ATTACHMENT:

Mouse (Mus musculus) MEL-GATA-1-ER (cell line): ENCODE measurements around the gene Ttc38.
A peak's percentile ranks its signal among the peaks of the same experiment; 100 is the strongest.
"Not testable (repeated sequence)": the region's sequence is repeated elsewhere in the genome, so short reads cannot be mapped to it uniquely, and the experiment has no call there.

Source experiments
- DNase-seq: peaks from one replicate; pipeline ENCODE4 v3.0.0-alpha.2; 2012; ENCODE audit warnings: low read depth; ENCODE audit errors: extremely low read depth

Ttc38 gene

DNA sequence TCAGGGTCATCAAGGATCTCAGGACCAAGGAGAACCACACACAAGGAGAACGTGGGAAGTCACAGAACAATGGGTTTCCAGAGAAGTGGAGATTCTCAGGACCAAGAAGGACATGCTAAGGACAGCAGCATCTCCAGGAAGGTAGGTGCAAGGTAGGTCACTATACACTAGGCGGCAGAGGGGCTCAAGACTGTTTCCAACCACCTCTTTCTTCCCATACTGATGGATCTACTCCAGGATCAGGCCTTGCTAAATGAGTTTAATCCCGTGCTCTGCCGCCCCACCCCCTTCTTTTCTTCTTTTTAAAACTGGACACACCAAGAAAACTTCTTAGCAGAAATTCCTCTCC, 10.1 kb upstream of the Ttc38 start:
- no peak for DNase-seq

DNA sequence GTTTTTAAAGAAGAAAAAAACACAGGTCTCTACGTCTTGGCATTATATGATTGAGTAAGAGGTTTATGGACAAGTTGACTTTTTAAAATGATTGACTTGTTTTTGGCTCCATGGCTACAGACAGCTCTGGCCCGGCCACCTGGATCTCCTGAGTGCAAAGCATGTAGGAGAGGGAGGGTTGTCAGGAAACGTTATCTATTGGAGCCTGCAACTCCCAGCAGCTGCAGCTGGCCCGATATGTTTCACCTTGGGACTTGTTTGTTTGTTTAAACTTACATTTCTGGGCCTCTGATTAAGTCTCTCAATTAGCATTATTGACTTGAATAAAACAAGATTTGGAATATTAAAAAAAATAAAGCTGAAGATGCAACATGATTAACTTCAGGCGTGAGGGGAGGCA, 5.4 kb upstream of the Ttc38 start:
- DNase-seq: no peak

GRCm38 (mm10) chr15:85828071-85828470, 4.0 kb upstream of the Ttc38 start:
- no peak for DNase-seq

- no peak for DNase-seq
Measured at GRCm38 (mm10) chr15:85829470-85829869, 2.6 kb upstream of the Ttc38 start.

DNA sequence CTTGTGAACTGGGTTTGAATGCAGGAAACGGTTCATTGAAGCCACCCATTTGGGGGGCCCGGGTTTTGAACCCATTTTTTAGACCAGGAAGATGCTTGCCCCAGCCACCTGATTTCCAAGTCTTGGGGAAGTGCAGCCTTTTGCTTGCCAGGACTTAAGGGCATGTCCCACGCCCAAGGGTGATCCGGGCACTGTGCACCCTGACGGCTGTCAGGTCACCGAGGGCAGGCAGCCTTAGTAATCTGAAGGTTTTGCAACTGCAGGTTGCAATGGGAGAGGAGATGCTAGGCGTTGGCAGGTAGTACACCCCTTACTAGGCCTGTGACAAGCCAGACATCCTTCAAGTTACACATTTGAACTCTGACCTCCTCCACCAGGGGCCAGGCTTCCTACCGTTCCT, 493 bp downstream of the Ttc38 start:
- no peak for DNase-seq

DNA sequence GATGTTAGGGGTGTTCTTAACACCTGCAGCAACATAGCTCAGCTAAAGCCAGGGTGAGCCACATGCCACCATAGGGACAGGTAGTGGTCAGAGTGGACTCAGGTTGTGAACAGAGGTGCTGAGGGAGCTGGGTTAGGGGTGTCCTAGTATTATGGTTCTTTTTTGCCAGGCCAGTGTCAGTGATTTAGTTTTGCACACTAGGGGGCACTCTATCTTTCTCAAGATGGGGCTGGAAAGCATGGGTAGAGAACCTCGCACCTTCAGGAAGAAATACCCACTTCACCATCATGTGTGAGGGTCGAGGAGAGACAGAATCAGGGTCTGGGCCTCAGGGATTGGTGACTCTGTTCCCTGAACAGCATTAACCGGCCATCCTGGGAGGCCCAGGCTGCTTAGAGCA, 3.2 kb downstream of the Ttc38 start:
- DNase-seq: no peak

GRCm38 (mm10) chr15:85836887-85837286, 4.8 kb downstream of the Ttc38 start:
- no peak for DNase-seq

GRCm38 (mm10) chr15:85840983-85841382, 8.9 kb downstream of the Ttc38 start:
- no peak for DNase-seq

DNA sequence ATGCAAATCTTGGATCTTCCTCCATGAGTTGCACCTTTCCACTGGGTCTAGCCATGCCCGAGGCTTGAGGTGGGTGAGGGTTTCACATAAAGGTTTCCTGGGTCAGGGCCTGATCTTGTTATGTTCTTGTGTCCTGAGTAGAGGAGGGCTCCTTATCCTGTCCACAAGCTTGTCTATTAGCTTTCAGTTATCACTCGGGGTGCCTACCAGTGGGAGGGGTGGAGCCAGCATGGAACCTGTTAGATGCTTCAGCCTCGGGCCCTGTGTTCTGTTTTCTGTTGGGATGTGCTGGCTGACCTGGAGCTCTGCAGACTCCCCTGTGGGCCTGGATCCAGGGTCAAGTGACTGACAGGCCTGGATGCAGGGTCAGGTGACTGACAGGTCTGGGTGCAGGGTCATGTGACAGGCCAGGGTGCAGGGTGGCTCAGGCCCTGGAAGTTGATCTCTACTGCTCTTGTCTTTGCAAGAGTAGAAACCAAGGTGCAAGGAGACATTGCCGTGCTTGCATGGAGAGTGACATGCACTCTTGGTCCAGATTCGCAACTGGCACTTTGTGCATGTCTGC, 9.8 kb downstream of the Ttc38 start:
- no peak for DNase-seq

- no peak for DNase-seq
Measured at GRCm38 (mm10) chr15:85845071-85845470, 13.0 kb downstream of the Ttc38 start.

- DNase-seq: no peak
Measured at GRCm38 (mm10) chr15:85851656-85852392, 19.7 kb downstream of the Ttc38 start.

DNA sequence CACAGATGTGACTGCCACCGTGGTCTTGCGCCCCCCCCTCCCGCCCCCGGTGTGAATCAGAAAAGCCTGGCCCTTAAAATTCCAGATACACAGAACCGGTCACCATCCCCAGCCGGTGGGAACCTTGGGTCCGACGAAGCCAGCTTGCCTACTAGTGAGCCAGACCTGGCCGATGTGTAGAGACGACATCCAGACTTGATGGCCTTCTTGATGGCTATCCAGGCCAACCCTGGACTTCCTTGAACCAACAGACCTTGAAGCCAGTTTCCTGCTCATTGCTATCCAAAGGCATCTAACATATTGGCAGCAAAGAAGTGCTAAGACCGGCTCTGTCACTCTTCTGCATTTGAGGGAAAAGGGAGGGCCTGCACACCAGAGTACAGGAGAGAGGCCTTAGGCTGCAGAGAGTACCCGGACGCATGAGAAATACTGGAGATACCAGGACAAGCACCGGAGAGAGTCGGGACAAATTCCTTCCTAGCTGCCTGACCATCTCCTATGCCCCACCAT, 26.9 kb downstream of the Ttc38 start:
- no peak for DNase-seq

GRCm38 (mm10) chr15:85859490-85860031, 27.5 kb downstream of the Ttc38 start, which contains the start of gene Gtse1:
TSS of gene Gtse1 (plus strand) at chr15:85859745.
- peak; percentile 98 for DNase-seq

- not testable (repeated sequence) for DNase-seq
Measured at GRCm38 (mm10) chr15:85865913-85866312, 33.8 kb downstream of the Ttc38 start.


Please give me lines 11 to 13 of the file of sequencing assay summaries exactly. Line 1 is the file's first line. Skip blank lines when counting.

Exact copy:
GRCm38 (mm10) chr15:85828071-85828470, 4.0 kb upstream of the Ttc38 start:
- no peak for DNase-seq

- no peak for DNase-seq